El Tribunal Municipal de Tucsón ha abierto una ventanilla de atención al cliente para aceptar pagos en persona consistentes con otros cambios operativos diseñados para combatir la propagación de COVID-19. La ventanilla de servicio al cliente está orientada hacia el sur en la Alameda St. en el edificio del Tribunal Municipal, 103 E. Alameda St.
 
Todas las demás restricciones existentes de servicio y acceso al edificio permanecen vigentes hasta al menos el 1 de junio. Estas restricciones se enumeran a continuación.
Se está limitando el acceso en persona al edificio del Tribunal Municipal hasta nuevo aviso. Todas las salas están cerradas con las excepciones limitadas de las que se enumeran a continuación. El edificio del Tribunal Municipal solo está abierto para las siguientes personas y actividades:
 
1. Personas que solicitan órdenes de protección o que comparecen a audiencias relacionadas. De lo contrario, la asistencia se limita a los abogados, el personal del tribunal, agentes del orden público, e intérpretes.
2. Las comparecencias a la Corte de Violencia Doméstica se limitan a los abogados, los agentes del orden público, el personal del tribunal, e intérpretes.
3. Las comparecencias a la Corte de Salud Mental se limitan a las personas mencionadas anteriormente y a los proveedores de servicios de tratamiento.
La comparecencia de cualquier otra persona está prohibida y solo se permitirá con la aprobación del juez asignado.
 
Guía adicional:
 
Continuará habiendo audiencias de comparecencias iniciales en la cárcel. La tramitación de documentos puede realizarse en línea en tccweb@courts.az.gov o al enviarse por correo postal a Tucson City Court, 103 E Alameda St., Tucson, AZ 85701.
 
Los pagos adeudados al tribunal se pueden hacer por teléfono, correo electrónico o en línea al llamar al (520) 791-4216 o en www.tucsonaz.gov/courts.
 
La Unidad de Libertad Condicional /Régimen Probatorio del Tribunal, Corrective Solutions (Soluciones Correctivas), ofrecerá entrevistas telefónicas. Para programar una entrevista, llame al (520) 837-3068 o envíe un correo electrónico.
 
Se están aplazando las audiencias para nuevas fechas y se están enviando los avisos por correo postal. El tribunal está experimentando un gran volumen de llamadas y pide que las personas o esperen la notificación por correo postal o verifiquen en línea para confirmar la nueva fecha.
 
Free Wi-Fi
 
Wi-Fi service is now activated in every public library from 6 am-10 pm. The libraries will remain closed but people will be able to sit in their car or within close proximity to the library and access the internet services (password: pclibrary) The password is case sensitive.
 
The library has also made an Infoline available to answer questions and help find accurate and trusted information on a wide range of topics. Library staff is available to support English and Spanish speaking customers.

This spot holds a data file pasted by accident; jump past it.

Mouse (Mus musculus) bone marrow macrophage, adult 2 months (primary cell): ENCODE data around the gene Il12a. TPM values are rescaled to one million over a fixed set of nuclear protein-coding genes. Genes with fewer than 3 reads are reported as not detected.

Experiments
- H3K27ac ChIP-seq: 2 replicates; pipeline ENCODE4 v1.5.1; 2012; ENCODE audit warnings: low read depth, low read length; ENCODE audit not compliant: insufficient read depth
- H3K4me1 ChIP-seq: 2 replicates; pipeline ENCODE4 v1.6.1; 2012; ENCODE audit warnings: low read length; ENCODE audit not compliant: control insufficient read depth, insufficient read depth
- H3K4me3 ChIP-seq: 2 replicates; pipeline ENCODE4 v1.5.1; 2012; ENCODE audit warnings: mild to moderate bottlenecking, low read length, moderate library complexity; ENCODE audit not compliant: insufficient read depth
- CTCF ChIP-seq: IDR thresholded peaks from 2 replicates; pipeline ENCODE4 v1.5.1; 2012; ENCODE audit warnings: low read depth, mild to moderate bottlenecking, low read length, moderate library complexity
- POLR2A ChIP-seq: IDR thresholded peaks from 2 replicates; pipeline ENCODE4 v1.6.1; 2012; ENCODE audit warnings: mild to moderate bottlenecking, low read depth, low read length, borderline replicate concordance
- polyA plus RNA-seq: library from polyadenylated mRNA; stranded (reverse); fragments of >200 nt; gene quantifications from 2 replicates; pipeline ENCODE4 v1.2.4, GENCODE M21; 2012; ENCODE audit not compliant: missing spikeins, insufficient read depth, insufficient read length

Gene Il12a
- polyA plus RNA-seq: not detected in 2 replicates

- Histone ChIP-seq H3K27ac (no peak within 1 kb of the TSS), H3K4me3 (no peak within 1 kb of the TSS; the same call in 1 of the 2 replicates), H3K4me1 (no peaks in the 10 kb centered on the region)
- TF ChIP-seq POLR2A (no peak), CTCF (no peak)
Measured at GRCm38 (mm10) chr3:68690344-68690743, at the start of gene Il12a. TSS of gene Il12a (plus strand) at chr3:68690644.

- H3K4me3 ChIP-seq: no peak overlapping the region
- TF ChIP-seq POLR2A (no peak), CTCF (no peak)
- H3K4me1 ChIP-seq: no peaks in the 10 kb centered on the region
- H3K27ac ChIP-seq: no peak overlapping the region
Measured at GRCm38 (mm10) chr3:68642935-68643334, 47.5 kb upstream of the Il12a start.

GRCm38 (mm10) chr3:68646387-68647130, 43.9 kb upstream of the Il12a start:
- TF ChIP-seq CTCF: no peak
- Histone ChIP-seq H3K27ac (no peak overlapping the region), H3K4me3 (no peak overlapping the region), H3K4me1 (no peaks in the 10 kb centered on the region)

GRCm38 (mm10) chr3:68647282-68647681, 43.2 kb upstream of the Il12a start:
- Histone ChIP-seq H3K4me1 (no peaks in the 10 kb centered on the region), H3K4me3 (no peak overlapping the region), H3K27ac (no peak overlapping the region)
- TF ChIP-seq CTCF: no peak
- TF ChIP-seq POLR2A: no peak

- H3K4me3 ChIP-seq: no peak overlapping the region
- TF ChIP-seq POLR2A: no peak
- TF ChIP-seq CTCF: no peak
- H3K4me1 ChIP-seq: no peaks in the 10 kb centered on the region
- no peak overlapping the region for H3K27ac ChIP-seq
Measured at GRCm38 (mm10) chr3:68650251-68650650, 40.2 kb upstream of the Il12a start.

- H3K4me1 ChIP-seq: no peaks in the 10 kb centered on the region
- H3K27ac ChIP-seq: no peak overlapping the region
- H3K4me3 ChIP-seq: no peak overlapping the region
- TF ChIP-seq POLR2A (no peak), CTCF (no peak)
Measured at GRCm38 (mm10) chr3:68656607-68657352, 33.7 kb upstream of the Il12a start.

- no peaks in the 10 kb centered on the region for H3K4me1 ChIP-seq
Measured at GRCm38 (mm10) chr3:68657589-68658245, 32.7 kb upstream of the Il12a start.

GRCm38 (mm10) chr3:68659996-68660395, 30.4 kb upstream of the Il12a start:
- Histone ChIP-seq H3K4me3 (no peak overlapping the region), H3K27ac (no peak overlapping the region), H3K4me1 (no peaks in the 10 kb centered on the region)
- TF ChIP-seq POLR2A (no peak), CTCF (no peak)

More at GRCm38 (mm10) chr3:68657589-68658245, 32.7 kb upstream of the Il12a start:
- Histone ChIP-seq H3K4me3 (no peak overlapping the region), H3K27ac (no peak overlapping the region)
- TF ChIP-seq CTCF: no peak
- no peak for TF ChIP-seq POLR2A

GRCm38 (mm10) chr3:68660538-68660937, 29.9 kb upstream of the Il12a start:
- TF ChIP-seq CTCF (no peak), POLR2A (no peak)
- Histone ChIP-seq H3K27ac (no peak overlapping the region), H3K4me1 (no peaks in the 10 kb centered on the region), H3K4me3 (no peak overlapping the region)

The Infoline can be reached at 520-791-4010 Monday-Friday from 9am-5pm.
 
Food Bank Has Online Map For Those In Need
 
With many people seeking food assistance during the COVID-19 pandemic, the Community Food Bank of Southern Arizona offers an online map of where to go for those who need help. The Food Bank has locations in Tucson, Marana, Amado, Green Valley, Nogales, and a few other locations. You can find a link to the map below.
 
Community Food Bank of Southern Arizona locations: https://bit.ly/2RNmTIP 
Community Food Bank of Southern Arizona's main website: http://bit.ly/1QB3wtH 
 
Pima County Offering Low-Income Home Repair
 
Pima County's Home Repair Program for Children and Their Families provides limited-time, grant-funded home repairs and energy-efficient improvements. Applicants must live in unincorporated Pima County, including the City of South Tucson, and the towns of Marana, Sahuarita, and Oro Valley. The residence must be pre-1978 site-built housing. No mobile homes or manufactured housing are eligible. Income limits apply. Repairs can cover roofing, plumbing, electrical, weatherization, and other areas. Applications are available in English and Spanish.
Apply for low-income home repair program: https://bit.ly/3czb292 
 
How Arizona Workers Impacted By COVID-19 Can Access Unemployment Benefits
 
According to the Governor’s website, the fastest and easiest way to apply for unemployment assistance is online at www.azui.com anytime between 12:01 a.m. on Sunday through 6:00 p.m. on Friday. Individuals without Internet access should call 1 (877) 600-2722. Hard copies of applications are also available in the documents center (UB-105 Arizona Initial Claim for Unemployment Insurance) at www.azdes.gov.

A step-by-step guide on the application process and what information is needed can be found here.

More information about unemployment benefits from DES can be found here. A FAQ fact sheet can be found here.

For information on job openings ARIZONA@WORK staff can provide people with no-cost job assistance to help them get back to work. More information about the services available and a list of jobs with immediate openings can be found at: www.ARIZONA@WORK.com.

 
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Council Member Paul Durham is on Social Media!
 
Ward 3 has Facebook and Twitter pages so you can keep up with our Council Member and stay in touch with what's happening in Tucson and around the Ward.
 
Follow us on Twitter: @CMPaul_Durham